Leadership characteristics in escape from three underground mine fires.
Kowalski-KM; Mallett-LG; Brnich-MJ Jr.
TIEMEC '96. The International Emergency Management and Engineering Conference, May 28-31, 1996, Montreal, Canada. Wybo JL, Therrien MC, Guarnieri F, eds., Dallas, TX: The International Emergency Management and Engineering Society, 1996 May; :317-326
The characteristics of leaders under the duress of an emergency are important in the development of emergency planning, training, and in the management of an actual emergency. Knowledge of human behavior is an important component in the formation of emergency strategies. The U.S. Bureau of Mines analyzed the leadership behavior in three underground mine fire escapes. The subjects described their escapes during open-ended interviews. Data were coded according to: (1) evidence of leadership behavior, (2) evidence of lack of leadership behavior, and (3) characteristics of the individual in each group who led the subjects out of the mines. This paper discusses the profile of six individual leadership characteristics which emerged from the data.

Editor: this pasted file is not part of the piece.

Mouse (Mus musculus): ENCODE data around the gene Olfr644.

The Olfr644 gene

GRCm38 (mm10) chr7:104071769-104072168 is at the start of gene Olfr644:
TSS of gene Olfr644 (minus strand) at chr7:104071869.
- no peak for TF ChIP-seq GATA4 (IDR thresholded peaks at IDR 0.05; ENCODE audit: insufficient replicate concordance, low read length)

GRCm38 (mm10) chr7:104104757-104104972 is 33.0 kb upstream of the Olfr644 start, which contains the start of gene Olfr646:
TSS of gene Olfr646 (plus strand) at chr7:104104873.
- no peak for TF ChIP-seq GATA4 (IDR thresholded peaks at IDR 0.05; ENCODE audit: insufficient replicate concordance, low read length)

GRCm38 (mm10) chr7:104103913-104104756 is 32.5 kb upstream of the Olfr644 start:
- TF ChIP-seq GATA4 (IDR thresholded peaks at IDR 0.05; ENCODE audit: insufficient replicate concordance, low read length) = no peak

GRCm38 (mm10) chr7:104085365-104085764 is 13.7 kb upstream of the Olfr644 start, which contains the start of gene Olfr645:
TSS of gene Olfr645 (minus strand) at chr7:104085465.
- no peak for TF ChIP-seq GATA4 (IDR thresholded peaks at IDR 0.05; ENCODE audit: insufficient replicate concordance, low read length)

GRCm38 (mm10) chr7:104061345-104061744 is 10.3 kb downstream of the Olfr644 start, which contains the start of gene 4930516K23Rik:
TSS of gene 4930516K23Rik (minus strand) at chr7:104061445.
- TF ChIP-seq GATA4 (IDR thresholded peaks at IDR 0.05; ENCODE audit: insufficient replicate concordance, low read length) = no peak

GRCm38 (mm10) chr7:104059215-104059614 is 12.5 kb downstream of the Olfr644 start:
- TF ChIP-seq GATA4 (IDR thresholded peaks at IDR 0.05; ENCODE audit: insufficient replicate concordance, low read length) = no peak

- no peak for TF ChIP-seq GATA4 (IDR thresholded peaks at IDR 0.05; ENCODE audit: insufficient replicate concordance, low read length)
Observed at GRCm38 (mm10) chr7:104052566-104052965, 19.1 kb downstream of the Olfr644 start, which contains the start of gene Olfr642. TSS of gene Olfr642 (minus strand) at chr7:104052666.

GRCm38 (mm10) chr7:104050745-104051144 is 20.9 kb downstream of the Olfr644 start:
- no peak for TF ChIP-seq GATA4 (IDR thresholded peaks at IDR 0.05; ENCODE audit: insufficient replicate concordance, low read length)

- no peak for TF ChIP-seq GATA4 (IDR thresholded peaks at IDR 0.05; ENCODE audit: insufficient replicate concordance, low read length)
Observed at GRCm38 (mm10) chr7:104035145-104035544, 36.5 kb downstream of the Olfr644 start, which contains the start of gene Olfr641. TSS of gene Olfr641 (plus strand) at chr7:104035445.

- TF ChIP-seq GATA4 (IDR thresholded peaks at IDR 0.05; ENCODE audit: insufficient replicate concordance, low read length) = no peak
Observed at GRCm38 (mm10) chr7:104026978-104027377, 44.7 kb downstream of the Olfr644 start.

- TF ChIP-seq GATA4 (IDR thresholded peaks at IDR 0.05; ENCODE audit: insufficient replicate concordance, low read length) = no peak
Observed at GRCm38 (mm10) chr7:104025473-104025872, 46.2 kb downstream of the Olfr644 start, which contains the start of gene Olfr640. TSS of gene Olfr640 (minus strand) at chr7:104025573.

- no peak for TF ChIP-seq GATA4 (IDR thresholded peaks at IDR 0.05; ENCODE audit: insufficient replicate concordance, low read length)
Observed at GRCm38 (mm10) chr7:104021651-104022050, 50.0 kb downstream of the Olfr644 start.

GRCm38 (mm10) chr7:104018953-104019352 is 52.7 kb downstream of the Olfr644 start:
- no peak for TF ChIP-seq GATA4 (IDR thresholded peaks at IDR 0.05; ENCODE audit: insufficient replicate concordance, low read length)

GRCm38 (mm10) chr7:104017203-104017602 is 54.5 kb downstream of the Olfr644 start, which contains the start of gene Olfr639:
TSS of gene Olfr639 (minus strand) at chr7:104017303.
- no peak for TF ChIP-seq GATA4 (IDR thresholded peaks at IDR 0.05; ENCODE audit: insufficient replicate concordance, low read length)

Mining-industry; Mine-escapes; Mine-disasters; Mine-rescue; Emergency-response; Behavior-patterns; Mine-fires; Underground-mining; Underground-miners
Mining Health and Safety Research Center, Cochrans Mill Road, Pittsburgh, Pennsylvania 15236, USA
Wybo-JL; Therrien-MC; Guarnieri-F
TIEMEC '96. The International Emergency Management and Engineering Conference, May 28-31, 1996, Montreal, Canada